As you might expect there is an abundant marine life. Seals, whales and dolphins frequent the coast, as do numerous fish including basking sharks. Inland you will find hares, rabbits and small mammals. But one animal may come as a surprise: the Isle of Man is home to the world’s third largest colony of wallabies! Descended from a group of escapees from a wildlife park in the 1960s, they now number more than 500, and can mostly be seen in the Ballaugh Curraghs area.

Dark Skies

The Isle of Man has 26 official dark sky sites. These are all “Milky Way” sites, where the constellation is visible to the naked eye. If you are very lucky, you may also spot the Northern Lights from the northeast coast.

What To See And Do On The Isle Of Man

These are just a few of the highlights for visitors:

Historic Sites

There are numerous historical sites on the Isle of Man, some from the earliest times and others more recent. The Great Laxey Wheel is one of the best known, but there are also prehistoric sites, early Christian history, and one of Europe’s finest preserved medieval castles.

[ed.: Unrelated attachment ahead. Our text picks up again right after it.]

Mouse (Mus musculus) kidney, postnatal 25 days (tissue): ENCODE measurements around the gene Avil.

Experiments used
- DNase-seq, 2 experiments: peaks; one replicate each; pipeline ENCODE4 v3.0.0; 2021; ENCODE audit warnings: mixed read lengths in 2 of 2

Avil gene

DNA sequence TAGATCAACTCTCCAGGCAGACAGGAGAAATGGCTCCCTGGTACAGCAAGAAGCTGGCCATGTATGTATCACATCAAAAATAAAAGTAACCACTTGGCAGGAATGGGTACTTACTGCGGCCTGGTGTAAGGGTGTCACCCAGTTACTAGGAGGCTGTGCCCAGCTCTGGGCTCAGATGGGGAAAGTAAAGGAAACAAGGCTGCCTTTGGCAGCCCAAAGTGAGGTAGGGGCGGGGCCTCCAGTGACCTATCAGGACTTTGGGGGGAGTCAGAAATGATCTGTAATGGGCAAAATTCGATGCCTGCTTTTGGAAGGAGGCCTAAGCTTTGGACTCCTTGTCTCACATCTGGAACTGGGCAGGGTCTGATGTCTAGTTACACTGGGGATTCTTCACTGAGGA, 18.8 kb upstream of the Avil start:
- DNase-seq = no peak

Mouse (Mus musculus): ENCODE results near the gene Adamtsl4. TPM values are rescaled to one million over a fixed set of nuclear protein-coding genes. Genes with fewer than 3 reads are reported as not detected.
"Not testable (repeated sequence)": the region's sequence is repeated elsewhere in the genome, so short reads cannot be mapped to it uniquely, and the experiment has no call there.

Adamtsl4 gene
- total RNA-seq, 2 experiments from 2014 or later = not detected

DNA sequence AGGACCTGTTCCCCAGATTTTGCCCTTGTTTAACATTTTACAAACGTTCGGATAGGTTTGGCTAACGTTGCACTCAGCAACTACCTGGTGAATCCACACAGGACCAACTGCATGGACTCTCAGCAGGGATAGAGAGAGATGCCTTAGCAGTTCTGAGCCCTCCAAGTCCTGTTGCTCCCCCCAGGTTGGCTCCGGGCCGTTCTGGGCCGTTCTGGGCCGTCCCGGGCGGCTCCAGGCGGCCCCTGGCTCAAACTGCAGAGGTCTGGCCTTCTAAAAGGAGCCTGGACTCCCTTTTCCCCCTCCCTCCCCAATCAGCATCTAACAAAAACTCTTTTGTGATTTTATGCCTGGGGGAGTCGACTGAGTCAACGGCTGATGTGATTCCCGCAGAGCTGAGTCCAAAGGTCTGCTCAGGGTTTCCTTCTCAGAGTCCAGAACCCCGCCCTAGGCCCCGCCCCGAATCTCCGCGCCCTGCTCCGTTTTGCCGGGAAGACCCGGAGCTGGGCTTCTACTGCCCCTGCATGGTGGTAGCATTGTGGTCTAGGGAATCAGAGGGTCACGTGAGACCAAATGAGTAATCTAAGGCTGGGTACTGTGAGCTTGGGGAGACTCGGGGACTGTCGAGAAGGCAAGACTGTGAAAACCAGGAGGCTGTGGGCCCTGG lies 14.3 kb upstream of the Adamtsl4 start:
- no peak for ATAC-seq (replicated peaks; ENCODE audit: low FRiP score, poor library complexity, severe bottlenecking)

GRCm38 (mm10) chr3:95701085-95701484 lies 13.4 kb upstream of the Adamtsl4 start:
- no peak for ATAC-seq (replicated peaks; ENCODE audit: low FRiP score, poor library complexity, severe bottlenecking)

Read more here – Best Historic Sites Of The Isle Of Man.

Heritage Railways

The Isle of Man is the only place in the world with four heritage railways. Two of these use electric trams, beautifully constructed replicas of the Victorian originals. The Manx Electric Railway, built in the 1890s, goes from Douglas to Ramsey via the village of Laxey, passing through an ever-changing landscape of hills, glens and coastline. And the Snaefell Mountain Railway runs from Laxey to the summit of Snaefell.

The Isle of Man Steam Railway runs old fashioned steam trains from Douglas to the Steam Railway Museum at Port Erin. There are several stops along the way, including Castletown and Port Erin. And the final heritage railway is the Bay Horse Tramway, the horse-drawn tram that carries its passengers along the Douglas Promenade.

Steam train letting off steam. It is standing in front of old fashioned station buildings
The steam train prepares to leave Castletown

Note that the heritage railways do not run in the winter months – check the websites for timetables.

Motorcycle Racing

If you know just one thing about the Isle of Man it is likely to be the annual TT (“tourist trophy”) races that take over the island every year in May and June. This has been running since 1907 and is regarded as one of the most dangerous (and therefore adrenalin-filled) racing events in the world.

The island becomes very busy during the TT event, but many islanders rent out their homes to visitors and temporary camping sites are also created. It is free to watch the race: just find a space to sit or stand in one of the non-restricted zones beside the track (but remember to claim your spot early in the day because there will be crowds…)